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Tuesday, 9 April 1946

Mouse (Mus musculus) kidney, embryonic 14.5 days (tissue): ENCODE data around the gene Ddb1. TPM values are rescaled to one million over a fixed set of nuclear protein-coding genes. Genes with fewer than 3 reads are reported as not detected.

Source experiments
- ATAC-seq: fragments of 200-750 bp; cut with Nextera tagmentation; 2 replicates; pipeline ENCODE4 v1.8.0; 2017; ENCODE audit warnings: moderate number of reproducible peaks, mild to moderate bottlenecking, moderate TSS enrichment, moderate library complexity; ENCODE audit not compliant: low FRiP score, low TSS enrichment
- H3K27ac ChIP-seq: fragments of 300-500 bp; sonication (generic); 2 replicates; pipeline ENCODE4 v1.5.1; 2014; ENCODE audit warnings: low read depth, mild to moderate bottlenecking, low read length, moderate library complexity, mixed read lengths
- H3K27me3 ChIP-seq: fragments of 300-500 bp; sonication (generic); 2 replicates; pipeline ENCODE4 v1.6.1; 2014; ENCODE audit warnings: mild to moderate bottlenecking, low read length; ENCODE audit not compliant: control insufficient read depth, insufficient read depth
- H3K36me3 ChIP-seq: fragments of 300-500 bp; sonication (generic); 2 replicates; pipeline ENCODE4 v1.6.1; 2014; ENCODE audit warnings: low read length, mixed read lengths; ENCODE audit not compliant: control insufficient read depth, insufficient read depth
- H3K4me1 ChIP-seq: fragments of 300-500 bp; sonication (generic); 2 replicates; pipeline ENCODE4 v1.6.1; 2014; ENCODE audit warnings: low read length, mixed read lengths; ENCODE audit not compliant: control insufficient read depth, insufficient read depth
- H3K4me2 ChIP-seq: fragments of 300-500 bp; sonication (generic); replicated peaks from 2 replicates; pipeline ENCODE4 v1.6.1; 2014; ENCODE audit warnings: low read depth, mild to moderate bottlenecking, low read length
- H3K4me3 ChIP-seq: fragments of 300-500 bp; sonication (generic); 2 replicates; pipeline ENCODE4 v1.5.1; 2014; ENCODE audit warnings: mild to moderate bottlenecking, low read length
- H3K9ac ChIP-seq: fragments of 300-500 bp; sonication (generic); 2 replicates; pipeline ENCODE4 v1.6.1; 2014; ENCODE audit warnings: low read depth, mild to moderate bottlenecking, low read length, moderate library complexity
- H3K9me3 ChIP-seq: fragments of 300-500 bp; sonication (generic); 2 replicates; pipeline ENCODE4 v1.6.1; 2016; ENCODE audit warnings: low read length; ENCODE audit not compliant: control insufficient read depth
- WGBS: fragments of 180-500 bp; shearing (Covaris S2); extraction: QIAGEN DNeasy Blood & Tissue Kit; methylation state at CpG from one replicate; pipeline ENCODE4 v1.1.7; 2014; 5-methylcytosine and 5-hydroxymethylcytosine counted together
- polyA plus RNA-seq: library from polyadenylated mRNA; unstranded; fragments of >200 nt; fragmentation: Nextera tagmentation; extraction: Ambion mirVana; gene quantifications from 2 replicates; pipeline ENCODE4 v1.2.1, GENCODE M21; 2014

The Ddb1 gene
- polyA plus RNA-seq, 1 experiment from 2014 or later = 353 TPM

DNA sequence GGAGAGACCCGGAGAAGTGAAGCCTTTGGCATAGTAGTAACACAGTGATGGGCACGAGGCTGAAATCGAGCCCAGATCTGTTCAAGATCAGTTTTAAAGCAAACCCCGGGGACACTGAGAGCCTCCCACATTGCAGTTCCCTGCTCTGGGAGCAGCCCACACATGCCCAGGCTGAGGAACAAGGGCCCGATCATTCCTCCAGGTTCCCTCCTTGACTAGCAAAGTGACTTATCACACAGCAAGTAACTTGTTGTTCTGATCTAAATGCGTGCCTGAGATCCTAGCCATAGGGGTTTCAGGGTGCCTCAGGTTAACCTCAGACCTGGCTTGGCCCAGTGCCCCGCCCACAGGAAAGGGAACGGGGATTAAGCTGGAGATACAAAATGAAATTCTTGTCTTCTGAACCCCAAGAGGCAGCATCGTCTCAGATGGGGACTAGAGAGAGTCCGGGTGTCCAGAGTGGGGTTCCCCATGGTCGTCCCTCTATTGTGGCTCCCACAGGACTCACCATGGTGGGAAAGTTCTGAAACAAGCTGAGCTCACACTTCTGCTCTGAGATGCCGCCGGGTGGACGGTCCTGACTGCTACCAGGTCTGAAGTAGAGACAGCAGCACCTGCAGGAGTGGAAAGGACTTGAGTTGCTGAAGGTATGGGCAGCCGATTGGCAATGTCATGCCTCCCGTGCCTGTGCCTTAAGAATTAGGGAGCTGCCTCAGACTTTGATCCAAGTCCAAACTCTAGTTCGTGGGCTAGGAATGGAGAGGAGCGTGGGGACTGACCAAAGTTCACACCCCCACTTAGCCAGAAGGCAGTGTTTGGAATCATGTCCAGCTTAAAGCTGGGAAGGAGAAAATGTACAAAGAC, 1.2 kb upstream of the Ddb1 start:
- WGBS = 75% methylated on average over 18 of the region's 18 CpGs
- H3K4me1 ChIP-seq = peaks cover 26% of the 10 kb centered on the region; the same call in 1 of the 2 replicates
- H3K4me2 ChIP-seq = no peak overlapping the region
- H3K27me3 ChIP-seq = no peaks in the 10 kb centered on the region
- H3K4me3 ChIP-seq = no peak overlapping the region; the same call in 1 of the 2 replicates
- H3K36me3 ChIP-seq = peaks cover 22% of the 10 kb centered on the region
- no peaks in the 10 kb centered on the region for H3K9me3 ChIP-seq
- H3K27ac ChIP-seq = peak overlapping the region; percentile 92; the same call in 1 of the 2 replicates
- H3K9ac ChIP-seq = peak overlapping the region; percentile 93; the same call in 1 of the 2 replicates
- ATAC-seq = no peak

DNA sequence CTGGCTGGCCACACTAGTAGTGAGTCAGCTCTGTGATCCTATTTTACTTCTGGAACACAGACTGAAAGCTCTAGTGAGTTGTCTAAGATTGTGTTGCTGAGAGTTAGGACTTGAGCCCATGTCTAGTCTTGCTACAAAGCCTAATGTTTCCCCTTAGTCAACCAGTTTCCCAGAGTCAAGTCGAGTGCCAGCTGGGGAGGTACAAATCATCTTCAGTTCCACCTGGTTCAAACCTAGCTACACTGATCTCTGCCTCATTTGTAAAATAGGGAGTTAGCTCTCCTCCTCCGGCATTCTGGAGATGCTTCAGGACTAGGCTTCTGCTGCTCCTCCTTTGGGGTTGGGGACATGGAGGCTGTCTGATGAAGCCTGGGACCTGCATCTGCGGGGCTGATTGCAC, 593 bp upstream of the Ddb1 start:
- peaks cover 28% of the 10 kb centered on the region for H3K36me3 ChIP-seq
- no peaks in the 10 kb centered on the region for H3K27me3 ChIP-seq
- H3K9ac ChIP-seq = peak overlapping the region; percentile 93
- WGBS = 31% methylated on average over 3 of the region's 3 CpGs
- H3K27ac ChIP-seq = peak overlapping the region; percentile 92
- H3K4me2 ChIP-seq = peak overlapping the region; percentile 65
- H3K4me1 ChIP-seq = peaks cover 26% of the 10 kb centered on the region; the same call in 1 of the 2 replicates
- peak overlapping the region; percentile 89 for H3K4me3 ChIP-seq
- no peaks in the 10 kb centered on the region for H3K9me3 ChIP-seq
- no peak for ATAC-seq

Mr HAYLEN (Parkes) .- I cannot imagine that any representative of the people in this Federal Parliament could do other than support these three bills. Yet, in the last few days we have heard various forms of disputation in relation to referendums. Every one who looks over the history of referendums in this country must reach the conclusion that the future of the Commonwealth Parliament hinges on the success of future referendums. The fathers of the Constitution, if they were present in this chamber to-night, would be aghast at the spectacle of so many States-righters on the Opposition benches, and would he staggered at the disputation concerning what is meant by what they thought were the simplest terms; a nation united for federation is what they dreamed of and subsequently evolved to the best of their ability. But the federation was not the beautiful, robest, lusty child that they thought they, had conceived. In its infancy it. needed too many blood transfusions to keep it alive, and since then it has behaved as an unruly child. Legal talks about the Constitution will get us nowhere. In my humble way, I have been trying to analyse the human aspect of referendums, why we submit proposals to the people, and why, after the recent negative decision by the people; we are doing so again. I think the answer to that question, is that without referendums and endeavouring to improve a Constitution that is full of holes we can have no' true federation. Since this debate began, we have had nothing but quotation and counter-quotation to prove that what some one had said in 1927 was different from what he said in 1932. That bears out the discovery made by Solomon that all men are liars, but it does not get us any .closer to a solution of our problems. The human approach is to bring the people closer to the realization why alteration of the Constitution is necessary, and that without alterations we who legislate here are as men with their hands tied and this Parliament has very little power, although it has the appearance of having vast power. "Wo are something, like "the little king" of the 'comic strip eating a hamburger in the palace off a gold plate. Until the people learn that we must have more powers, we shall continue to beat the air. So it is remarkable that what should be a. non-party matter is the subject of party disputation. Opposition members stand first on ohe foot and then on the other, wondering what it will do about the bill relating to social services. They think it is too powerful to oppose. Mumbling on a lonesome tooth they cannot come to a clear decision on the bill relating to marketing. But they have been vociferous in their condemnation of the third measure relating to terms and conditions of employment. Two bills they are doubtful about, but they are definitely opposed to the third. We have to place a clear picture before the people. I firmly believe that they do believe in referendums and would like to support them. I think they will support this one, but what makes them afraid is the misrepresentation indulged in by the other side. What to them would ordinarily be an academic issue can be misrepresented in so many ways as to create in their minds a fear which results in a negative vote. The people's attitude shows that they are referendum-minded although they customarily vote " No ". How eai? one solve that paradox? I think education is necessary. 1 think, too, that we need more decency on the part of the propagandists opposite. "Even a. political tyro like I am knows that if the people were asked to vote on a referendum' for the abolition of State parliaments there would be a resounding affirmative vote. Yet, when asked to vote on the transfer to the Commonwealth Parliament of a collection of minor powers there is a resounding "No". The reason for the " No " vote in the last referendum was a mighty lie. Some slogan coiner, believing in the theory of Hitler that if one is to tell a lie it should be a large and robust one, paid so much an inch to the newspapers to publicize the lie he invented that a " Yes " vote would be a vote for industrial conscription. The people were terrorized into thinking that the Government intended to do something that it certainly did not intend. That wrecked the referendum. It drove the people to a negative vote. They realize now their mistake, but when the He was pounded into their ears, they were in a receptive frame of mind and in the fear of the' moment they voted the wrong way. When this bomb was dropped amongst them they were overworked, undergoing severe rationing, and worried about loved .ones. Patriotic citizens, owing to the exigencies of the war, had to do work they were not used to. They were employed for the greater good of the greater number and the destruction of the common enemy. In that favorable atmosphere, the Opposition was able to create -a panic. That technique will not work in the orderly days of peace. In the calmer atmosphere of peace the people will fully realize what the Government's intentions are in these three bills. The people want to clothe the Commonwealth Parliament with more power, but hitherto they have been timid of doing so. Public thought is usually ahead of the Government's, regardless of what party is in power. People make up their minds on tremedously important issues long before the machinery of government gets around to asking them what they think. That was demonstrated in the United States of America when the New Deal was introduced by the late President Roosevelt. He saw what was' necessary. He was faced with something like the same constitutional difficulties that confront this Government. His genius enabled him to keep abreast of public opinion. He was able to tell .them that he was ready if they were ready. He saved his country from industrial anarchy, arid put it on such a firm footing that it was able to produce the greatest war effort of all times. When the history of that effort is written, it will be shown that it sprang from highly organized primary and secondary industry, credit for which must bo paid to that great leader of the American people. In our time we have had in this country, men who have had the gift of knowing public opinion. In the late John Curtin, we. had a. man who thought a little ahead of the people. Our great victory was a result of his ability to know public thought instinctively. History has left us the opportunity through this referendum it last to bring about a combination between the people and the Government. Both desire the same thing, a strong, united nation, but the division 'between the Government and the people is nourished by ill-favoured men who 'seek to frustrate the objective of a. workable federation. That ought not to be a party matter; all should work to strengthen the central government. If the weakling Opposition by some almost unthinkable mischance, regained the treasury bench, it would not, as its supporters have admitted, relish the powers we are asking for. Its supporters would want to huddle together into the conservative corner again, doing nothing until forced out of office again.- Their dramatic announcement that they are not interested in regaining power should influence the people at the referendum.